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Old 30 May 2015, 06:28   #9
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You'll be well shy of these figures with the set-ups that you've proposed. You'll need to be at, or very near max design hp to achieve 40knots max and cruising of 30.

With the twins, you're going to huge extra cost for a potentially 'never' event. Unless you're planning to head miles offshore, a decent aux will get you to port easily if you should be unlucky. As Poly said, unless the twins are truly independent, the set-up will not be fail proof.
Clearly all engines need appropriate servicing to ensure reliability however twins inherently will be a safer option. Lots of talk about separate fuel systems ( yet I bet both individual tanks would be filled from the same potentially contaminated fuel supply...............) and electrics, however obviously twins benefit from two of everything, including gear boxes, engines , props, timing belts ( where appropriate ) - components can, will and do fail! I've run both single and twin set-ups and even taking into account the extra costs I'd personally always choose twins. Not forgetting manoeuvring with twins is a joy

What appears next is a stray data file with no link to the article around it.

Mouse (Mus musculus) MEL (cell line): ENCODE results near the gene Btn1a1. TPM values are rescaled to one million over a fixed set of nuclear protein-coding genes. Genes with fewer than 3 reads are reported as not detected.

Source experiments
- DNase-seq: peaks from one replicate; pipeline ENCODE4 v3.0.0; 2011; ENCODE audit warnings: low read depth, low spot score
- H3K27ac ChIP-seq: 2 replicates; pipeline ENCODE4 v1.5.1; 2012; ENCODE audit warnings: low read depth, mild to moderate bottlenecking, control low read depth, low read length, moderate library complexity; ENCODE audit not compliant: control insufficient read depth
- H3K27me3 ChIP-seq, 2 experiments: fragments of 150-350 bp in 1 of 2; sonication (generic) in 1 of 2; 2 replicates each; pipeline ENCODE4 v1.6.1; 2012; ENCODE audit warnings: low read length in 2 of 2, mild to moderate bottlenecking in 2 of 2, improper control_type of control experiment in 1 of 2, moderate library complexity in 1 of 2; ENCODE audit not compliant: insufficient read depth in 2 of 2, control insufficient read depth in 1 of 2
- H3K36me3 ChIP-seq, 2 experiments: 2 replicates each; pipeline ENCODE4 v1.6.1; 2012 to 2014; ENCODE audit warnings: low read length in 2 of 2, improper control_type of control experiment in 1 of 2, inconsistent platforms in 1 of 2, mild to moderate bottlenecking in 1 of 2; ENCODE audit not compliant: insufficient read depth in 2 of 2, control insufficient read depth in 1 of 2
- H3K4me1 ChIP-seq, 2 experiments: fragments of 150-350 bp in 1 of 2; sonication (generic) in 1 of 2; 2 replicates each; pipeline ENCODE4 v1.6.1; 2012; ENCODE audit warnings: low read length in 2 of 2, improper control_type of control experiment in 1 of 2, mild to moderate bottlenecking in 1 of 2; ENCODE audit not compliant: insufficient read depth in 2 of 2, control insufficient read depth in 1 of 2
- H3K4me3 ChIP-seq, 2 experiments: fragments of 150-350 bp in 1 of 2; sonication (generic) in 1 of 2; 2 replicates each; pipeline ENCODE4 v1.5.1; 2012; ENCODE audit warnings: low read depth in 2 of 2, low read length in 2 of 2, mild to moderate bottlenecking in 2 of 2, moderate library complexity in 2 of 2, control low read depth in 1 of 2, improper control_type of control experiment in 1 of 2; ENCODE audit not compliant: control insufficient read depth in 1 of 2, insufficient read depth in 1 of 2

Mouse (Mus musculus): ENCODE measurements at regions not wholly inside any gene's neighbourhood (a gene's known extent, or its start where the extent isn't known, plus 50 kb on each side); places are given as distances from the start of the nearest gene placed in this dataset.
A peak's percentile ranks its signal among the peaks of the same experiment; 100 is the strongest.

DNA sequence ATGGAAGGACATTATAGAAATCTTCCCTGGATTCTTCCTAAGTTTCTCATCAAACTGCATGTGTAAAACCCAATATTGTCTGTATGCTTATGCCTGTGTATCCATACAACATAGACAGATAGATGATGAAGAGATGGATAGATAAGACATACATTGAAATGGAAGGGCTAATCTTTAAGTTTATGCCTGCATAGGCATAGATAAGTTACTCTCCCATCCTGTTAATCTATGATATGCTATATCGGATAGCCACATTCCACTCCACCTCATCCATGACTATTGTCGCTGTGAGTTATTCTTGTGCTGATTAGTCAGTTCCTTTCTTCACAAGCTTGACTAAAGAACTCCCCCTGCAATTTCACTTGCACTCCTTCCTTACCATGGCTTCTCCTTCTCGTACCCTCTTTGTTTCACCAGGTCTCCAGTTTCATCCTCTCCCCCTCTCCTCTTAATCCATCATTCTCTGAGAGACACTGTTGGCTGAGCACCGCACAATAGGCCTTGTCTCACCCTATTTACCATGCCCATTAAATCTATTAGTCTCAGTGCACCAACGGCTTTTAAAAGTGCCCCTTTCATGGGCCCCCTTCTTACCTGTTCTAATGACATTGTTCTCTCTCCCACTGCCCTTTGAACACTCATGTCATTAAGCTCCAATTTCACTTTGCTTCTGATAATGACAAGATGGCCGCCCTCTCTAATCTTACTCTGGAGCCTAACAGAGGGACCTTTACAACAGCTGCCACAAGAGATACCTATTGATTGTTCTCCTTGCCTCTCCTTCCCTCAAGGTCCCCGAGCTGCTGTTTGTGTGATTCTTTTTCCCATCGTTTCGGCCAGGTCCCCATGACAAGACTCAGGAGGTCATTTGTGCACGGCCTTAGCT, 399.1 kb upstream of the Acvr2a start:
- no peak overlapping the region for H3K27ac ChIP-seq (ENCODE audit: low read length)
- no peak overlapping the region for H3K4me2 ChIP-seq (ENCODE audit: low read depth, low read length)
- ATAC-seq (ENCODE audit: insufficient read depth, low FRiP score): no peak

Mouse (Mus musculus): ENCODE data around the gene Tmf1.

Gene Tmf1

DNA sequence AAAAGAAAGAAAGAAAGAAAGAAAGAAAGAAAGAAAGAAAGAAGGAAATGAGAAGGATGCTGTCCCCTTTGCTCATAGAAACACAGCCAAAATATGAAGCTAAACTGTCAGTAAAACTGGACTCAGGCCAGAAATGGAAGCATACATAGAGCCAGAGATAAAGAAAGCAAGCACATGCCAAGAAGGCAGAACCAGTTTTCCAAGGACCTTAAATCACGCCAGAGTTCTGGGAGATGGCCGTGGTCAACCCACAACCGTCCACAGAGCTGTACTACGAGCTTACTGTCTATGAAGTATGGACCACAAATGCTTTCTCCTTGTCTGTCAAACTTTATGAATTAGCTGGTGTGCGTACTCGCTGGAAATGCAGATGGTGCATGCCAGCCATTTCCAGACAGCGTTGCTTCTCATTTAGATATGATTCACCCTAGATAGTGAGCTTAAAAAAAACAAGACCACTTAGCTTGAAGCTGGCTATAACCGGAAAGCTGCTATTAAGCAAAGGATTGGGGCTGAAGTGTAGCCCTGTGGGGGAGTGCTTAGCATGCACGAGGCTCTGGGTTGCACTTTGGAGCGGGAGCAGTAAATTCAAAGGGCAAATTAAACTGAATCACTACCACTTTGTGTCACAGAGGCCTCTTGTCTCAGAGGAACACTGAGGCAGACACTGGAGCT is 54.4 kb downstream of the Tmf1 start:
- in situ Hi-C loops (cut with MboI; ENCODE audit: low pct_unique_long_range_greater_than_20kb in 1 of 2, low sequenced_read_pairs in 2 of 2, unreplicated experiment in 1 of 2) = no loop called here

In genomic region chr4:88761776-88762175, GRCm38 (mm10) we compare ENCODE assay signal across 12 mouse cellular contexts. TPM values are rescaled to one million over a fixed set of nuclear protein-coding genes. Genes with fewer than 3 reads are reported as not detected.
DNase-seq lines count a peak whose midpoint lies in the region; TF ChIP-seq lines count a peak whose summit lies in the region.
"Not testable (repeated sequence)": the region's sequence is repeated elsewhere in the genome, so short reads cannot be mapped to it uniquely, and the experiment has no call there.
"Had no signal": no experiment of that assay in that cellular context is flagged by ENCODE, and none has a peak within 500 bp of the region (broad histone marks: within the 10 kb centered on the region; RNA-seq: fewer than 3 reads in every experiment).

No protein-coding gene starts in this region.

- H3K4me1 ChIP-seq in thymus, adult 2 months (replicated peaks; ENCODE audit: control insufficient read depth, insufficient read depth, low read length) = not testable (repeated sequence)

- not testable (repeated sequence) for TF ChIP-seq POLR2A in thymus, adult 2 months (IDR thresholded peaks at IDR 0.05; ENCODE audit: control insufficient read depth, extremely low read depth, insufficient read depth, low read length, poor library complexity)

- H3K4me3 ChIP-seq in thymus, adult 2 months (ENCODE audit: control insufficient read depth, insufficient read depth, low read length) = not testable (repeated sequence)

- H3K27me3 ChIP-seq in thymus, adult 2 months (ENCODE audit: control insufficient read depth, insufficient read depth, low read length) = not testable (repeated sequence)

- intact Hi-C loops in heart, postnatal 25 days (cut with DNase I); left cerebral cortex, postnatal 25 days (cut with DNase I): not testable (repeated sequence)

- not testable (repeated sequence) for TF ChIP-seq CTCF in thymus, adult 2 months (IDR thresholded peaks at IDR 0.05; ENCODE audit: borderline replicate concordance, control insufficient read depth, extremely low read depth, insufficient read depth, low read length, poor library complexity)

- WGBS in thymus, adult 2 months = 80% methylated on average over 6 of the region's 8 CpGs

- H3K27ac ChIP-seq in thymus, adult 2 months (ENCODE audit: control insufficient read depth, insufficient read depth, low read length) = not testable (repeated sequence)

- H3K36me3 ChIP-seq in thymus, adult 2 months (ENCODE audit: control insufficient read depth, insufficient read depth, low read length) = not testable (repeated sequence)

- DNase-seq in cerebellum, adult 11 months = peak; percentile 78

It would certainly pay the OP to try both styles.
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Old 30 May 2015, 06:56   #10
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however twins inherently will be a safer option..
I agree, but depending on the OP's intended usage, twins are a lot of added expensive in terms of purchase and running costs added to reduced efficiency, for only a degree of additional safety. An aux will get you home, just not as quickly.

At purchase time, it's his money to do with as he wishes.
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Old 30 May 2015, 07:28   #11
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Twins v Aux.

I know before I post this, that it's going to be dissed, but that never stopped me before...

There's twice as much to go wrong with twins. I missed many days boating when something was "off" on one of a pair BEFORE departing. That said, each of the engines failed at sea too, one in port in Scotland and one near land in Ireland (EMM fryups). I wouldn't have chanced a return to Ireland on the single (small) twin alone and an Aux would have been perfect for the local failure.